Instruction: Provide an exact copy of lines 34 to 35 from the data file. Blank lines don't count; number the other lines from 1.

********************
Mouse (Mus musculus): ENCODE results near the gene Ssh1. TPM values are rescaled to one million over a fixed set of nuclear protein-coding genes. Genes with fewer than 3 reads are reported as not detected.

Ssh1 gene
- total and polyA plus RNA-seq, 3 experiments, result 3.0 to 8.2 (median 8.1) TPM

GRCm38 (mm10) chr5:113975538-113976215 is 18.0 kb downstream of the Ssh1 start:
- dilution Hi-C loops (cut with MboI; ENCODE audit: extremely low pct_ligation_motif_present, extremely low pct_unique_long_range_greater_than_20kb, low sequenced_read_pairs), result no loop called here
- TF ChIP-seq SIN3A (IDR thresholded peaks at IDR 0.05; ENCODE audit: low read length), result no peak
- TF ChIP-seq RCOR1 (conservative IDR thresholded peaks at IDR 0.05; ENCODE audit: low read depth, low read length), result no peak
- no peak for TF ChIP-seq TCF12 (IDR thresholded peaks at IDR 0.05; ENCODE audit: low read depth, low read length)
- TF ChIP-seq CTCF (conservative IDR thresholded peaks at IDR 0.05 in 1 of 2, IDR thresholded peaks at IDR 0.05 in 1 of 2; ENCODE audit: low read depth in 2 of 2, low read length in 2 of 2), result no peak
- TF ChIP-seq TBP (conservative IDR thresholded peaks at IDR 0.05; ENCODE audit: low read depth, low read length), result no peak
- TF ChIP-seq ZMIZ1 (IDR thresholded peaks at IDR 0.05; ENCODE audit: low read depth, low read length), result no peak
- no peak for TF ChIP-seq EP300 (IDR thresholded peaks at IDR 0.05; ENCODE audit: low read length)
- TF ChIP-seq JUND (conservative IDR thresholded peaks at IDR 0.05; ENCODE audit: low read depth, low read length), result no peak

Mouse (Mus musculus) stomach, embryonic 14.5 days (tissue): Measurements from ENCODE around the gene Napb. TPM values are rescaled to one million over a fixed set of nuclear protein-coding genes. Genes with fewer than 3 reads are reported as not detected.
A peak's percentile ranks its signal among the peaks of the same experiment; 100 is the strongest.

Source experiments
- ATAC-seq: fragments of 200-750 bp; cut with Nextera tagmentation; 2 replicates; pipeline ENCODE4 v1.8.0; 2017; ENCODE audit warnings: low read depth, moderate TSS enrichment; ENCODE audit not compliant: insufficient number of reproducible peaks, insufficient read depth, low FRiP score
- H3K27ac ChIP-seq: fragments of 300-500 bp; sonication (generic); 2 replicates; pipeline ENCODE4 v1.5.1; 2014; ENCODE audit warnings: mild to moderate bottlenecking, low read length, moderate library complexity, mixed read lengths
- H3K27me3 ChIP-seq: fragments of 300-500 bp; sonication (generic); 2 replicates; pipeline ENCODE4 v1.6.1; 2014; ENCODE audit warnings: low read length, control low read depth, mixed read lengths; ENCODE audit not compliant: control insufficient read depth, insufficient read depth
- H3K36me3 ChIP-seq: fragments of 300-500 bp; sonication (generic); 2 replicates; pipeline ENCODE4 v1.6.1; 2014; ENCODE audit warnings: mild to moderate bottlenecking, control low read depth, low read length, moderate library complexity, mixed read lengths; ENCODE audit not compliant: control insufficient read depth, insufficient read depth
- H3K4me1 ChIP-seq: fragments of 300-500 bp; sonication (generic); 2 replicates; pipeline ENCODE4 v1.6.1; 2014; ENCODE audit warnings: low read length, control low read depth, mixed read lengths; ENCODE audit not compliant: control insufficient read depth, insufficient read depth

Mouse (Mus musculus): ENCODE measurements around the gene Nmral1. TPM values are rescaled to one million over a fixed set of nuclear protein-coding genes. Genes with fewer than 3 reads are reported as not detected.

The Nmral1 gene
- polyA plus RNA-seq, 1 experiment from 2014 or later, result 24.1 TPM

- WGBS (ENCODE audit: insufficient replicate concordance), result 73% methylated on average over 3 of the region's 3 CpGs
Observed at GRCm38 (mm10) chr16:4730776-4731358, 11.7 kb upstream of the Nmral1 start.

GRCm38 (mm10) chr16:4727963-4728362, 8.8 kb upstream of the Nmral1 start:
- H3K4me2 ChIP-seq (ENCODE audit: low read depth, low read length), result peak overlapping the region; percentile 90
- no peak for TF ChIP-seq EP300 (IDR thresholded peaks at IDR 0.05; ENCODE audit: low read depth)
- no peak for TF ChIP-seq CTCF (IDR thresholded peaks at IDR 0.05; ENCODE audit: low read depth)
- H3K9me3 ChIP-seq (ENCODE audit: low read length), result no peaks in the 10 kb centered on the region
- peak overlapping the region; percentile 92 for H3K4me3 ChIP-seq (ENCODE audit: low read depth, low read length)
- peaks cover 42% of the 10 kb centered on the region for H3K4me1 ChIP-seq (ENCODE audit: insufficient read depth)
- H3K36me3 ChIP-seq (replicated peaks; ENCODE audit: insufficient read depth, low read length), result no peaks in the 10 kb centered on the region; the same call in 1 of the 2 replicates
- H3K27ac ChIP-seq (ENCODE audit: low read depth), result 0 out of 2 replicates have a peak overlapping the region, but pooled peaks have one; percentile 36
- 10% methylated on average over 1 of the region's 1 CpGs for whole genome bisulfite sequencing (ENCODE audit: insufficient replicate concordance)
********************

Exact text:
- H3K36me3 ChIP-seq (replicated peaks; ENCODE audit: insufficient read depth, low read length), result no peaks in the 10 kb centered on the region; the same call in 1 of the 2 replicates
- H3K27ac ChIP-seq (ENCODE audit: low read depth), result 0 out of 2 replicates have a peak overlapping the region, but pooled peaks have one; percentile 36